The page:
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Predictive Modeling for E-Mail Marketing Arthur Middleton Hughes – Senior Strategist Anna Lu - Director of Research and Analytics Predictive Analytics.

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Presentation on theme: "Predictive Modeling for E-Mail Marketing Arthur Middleton Hughes – Senior Strategist Anna Lu - Director of Research and Analytics Predictive Analytics."— Presentation transcript:

1 Predictive Modeling for Marketing Arthur Middleton Hughes – Senior Strategist Anna Lu - Director of Research and Analytics Predictive Analytics World Feb 18, 2009

2 What Does Marketing Do? Produces online sales – in many cases Produces retail sales – in many more cases Produces customer retention and loyalty Helps to acquire new customers Announces new products Creates cross-sales and upgrades Can be the most powerful and cost effective marketing method that marketers have available today -- particularly in an economic downturn 2

3 s Role Not Understood In many companies, is not recognized as the marketing powerhouse that it is It is somewhere off on the side, producing Web sales which are about 3% or less of total sales That may be the perception, but companies that think that way are missing the boat Here is the reality… 3

4 Produces Four Times as Much Offline as Online 4

5 The value of multi-channel customers marketing budgets are often based only on online sales This is a mistake, because produces four times as many sales offline as they do online Calculate the true effect of so that the marketing budget can reflect the true worth of e- mail marketing 5

6 Influences all channels 6

7 Predictive models seldom used Most marketers today do not use predictive modeling. Why not? Predictive modeling is used in Direct Mail where the CPM is $600 or more. In marketing the CPM is $8 or less. Many marketers feel that the savings from a model would not pay for the model. Many marketers are young people who have never heard of predictive modeling The philosophy is: Mail em all. Someone is going to buy… This attitude is beginning to change. Heres why…. 7

8 open rates are falling 8

9 People are unsubscribing It costs between $10 and $40 to acquire a permission based subscriber address. Inboxes today are so crowded with s that millions unsubscribe or delete s en masse without reading them. A relevant to a good customer gets lost in the spam. Many marketers are mailing too often The annual loss from unsubscribers from large mailers comes to millions of dollars 9

10 Predicting the unsubscribers Unsubscribe rates are often 3% or more per month. If a mailer has 4 million subscribers, and the value of each subscriber is $15, he could be losing $21 million per year. If the unsubscribe rate could be reduced by 10% he would save $2.1 million per year. You could pay for several predictive models with that kind of saving. 10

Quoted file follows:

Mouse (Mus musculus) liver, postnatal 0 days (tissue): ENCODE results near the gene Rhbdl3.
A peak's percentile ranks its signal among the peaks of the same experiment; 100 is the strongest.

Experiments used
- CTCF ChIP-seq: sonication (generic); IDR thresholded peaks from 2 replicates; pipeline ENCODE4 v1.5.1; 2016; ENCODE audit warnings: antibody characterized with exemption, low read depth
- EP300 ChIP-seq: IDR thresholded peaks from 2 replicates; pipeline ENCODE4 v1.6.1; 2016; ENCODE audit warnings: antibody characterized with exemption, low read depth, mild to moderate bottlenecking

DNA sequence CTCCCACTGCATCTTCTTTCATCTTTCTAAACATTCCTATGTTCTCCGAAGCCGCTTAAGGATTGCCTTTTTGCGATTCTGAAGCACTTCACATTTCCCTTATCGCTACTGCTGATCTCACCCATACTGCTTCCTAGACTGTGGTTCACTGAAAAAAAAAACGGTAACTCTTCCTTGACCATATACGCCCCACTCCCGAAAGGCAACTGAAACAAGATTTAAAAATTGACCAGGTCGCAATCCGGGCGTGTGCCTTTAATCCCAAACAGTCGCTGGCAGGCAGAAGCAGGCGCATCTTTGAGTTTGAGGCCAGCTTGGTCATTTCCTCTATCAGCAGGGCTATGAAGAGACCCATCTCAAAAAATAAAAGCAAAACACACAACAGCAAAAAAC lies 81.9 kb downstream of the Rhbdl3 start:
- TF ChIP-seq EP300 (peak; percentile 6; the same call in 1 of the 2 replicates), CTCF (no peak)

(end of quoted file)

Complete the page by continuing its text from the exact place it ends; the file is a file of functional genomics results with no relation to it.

11 Finding Likely Unsubs with CHAID Case Study: Loyalty program for a major US low cost airline 11

12 Program Background Frequent flyer program for a major low cost airline in US Semi-weekly program offered to members who wish to accumulate "points" they can put towards flights, SkyMall products and more drives a significant percentage of the total revenue 12

13 Business Problem 18.5% have opted out of the program communications but they represent 30% of the total revenue generated by all members In addition, 88% of the opt-outs happened within the past 12 months Status % of Program Base % of Revenue Generated (Lifetime) % of Revenue (2 yrs.) % of Revenue (12 months) Mailable81.5%70.6%78.7%82.4% Opt-out18.5%29.4%21.3%17.6% 13

14 Objective Understand key characteristics of previous opt-outs Identify likely unsubs Initiate save programs to prevent unsubs from happening 14

15 Analysis Background Random sample of 5% of member base Approx 50 predictor variables Program attributes such as enrollment date, mile accumulation, usage, recency of mile redemption, total reward points, Lifetime revenue, etc. behaviors such as opens, clicks and purchases (from s sent) Response variable – Unsubscribed versus still mailable (binary level variable) CHAID (Chi-square Automatic Interaction Detector) algorithm Cross validation method 15

16 About CHAID A type of decision tree technique Use of the chi-square test for contingency tables to decide which variables are of maximal importance for classification Advantages are that its output is highly visual and easy to interpret Often used as an exploratory technique and is an alternative to multiple regression 16

17 Output (Partial) 17 % Unsub Overall % Unsub among people with # of opens in last 60 days=1

18 Predictors Selected # of s opened last 60 days Days since loyalty club enrollment # of s opened last 30 days # of Bonus (partner) credits earned YTD Days since last travel Days since most recent opened or clicked Date of Last earn/ or redemption of flight/ or Bonus (partner) credit # of s opened last 365 days # of vouchers redeemed in lifetime 18